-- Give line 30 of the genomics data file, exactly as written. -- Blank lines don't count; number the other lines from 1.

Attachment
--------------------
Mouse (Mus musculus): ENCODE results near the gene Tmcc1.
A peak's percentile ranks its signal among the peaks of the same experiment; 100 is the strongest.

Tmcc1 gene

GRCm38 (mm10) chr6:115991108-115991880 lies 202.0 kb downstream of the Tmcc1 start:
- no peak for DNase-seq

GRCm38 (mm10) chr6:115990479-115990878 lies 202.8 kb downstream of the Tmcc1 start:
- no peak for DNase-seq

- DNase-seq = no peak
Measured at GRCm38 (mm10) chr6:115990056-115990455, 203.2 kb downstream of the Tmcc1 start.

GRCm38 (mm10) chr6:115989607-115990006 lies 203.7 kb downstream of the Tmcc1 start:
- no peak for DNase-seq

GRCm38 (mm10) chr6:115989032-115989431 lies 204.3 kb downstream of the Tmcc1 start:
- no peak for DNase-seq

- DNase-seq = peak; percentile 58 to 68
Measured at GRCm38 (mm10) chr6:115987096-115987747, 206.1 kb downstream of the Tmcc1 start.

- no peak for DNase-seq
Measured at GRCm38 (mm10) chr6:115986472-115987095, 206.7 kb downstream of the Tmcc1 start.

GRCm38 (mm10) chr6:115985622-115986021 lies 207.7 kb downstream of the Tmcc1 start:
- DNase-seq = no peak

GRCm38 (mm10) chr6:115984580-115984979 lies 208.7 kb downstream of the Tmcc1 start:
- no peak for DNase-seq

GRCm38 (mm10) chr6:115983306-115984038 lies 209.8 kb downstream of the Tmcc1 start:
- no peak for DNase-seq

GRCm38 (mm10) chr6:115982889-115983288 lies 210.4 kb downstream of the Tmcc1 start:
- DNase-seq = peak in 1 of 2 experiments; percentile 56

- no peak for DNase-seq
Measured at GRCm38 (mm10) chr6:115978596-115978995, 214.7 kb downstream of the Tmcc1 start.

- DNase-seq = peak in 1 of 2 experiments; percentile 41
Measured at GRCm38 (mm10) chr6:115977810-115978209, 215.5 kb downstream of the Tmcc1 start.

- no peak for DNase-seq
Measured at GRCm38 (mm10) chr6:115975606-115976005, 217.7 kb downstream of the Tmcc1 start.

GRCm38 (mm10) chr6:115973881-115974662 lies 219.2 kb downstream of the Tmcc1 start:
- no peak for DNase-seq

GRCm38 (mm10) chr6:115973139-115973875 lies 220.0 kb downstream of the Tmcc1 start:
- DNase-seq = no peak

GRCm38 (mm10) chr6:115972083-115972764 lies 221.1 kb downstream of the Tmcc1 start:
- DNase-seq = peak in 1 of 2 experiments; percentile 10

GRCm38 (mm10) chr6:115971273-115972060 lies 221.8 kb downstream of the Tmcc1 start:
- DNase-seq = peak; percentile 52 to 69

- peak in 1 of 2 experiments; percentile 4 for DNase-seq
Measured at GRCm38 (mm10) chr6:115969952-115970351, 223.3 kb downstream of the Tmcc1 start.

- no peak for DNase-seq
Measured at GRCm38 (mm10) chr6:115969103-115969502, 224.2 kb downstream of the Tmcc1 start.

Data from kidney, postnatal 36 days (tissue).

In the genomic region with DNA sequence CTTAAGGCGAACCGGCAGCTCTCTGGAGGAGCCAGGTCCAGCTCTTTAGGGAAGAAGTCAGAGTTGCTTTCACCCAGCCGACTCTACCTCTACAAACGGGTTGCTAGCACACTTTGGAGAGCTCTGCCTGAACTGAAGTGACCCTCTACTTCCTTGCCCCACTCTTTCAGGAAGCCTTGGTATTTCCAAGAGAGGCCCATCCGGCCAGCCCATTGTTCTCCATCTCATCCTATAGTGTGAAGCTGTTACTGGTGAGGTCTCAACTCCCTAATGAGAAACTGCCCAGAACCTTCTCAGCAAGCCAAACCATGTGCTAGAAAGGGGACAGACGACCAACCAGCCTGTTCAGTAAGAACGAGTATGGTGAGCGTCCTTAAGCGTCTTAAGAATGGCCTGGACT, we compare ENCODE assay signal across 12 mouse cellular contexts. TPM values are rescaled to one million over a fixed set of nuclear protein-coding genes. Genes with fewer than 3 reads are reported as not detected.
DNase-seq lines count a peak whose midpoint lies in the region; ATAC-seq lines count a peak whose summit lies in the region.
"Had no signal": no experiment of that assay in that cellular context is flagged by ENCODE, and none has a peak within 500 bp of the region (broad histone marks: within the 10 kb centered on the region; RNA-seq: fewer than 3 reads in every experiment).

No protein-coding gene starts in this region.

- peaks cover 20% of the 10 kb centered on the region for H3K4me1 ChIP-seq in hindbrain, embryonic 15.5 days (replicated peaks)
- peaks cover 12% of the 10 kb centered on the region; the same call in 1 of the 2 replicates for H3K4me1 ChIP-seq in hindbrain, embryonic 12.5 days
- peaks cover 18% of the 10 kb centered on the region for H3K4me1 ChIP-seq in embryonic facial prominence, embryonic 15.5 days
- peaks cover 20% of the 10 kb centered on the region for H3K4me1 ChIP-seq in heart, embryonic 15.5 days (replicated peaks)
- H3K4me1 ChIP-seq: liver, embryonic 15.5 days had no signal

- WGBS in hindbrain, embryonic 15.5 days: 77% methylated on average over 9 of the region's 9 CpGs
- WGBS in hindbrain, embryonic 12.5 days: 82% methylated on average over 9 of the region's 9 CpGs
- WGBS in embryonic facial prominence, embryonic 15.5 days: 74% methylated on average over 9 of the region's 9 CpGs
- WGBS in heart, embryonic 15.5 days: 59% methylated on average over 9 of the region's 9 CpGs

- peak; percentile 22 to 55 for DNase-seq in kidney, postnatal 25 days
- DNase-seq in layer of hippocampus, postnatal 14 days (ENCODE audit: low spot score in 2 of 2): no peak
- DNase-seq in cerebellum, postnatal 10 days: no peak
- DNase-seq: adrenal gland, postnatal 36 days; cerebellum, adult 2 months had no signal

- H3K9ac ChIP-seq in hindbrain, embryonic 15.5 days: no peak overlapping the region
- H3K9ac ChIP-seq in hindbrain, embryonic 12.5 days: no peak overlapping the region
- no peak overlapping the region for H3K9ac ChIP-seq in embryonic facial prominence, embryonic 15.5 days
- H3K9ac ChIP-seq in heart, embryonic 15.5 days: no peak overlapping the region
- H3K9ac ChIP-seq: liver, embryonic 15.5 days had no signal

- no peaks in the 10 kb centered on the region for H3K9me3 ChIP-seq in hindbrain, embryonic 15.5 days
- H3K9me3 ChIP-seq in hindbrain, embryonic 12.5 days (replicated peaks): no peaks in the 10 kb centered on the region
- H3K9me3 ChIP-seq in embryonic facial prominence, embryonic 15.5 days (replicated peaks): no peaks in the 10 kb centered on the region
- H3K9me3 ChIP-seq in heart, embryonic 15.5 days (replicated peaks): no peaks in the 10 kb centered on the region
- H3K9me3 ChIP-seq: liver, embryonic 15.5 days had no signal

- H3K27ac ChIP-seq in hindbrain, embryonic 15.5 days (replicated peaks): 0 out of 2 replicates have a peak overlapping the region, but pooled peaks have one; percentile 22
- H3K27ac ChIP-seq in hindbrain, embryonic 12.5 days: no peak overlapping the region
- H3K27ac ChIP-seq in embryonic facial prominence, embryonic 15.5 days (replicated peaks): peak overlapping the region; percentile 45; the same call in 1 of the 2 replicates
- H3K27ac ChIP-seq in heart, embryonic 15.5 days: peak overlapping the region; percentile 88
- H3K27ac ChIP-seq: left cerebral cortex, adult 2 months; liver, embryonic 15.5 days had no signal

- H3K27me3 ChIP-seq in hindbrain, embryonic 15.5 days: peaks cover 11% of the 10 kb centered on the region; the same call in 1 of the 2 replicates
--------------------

- no peak for DNase-seq